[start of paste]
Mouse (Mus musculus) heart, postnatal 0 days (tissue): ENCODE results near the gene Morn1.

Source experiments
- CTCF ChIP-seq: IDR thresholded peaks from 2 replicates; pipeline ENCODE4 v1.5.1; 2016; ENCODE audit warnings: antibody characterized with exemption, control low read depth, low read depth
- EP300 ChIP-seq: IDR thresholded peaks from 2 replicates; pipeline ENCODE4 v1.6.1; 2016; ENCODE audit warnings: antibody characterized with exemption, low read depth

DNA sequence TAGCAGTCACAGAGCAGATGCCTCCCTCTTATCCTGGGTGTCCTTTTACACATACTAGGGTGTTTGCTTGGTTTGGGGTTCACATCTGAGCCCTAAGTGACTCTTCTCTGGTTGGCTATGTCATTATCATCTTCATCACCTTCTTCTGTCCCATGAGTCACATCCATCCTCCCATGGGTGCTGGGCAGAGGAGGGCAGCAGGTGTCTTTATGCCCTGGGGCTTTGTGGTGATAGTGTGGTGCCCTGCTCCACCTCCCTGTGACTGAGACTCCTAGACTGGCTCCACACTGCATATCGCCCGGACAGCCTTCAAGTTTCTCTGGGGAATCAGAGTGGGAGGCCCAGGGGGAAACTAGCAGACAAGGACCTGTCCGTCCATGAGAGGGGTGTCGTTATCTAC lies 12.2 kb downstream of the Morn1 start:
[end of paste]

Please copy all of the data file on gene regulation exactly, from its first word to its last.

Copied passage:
Mouse (Mus musculus) heart, postnatal 0 days (tissue): ENCODE results near the gene Morn1.

Source experiments
- CTCF ChIP-seq: IDR thresholded peaks from 2 replicates; pipeline ENCODE4 v1.5.1; 2016; ENCODE audit warnings: antibody characterized with exemption, control low read depth, low read depth
- EP300 ChIP-seq: IDR thresholded peaks from 2 replicates; pipeline ENCODE4 v1.6.1; 2016; ENCODE audit warnings: antibody characterized with exemption, low read depth

DNA sequence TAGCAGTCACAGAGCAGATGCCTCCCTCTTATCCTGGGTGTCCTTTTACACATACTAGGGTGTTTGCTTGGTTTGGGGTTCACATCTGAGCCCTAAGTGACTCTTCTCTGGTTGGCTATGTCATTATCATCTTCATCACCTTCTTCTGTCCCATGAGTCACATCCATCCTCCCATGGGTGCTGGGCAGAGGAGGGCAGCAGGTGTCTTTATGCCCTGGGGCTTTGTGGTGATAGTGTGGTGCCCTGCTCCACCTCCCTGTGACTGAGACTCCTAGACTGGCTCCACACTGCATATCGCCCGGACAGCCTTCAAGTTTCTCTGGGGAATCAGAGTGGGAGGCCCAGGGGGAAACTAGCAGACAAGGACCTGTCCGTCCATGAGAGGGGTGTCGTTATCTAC lies 12.2 kb downstream of the Morn1 start: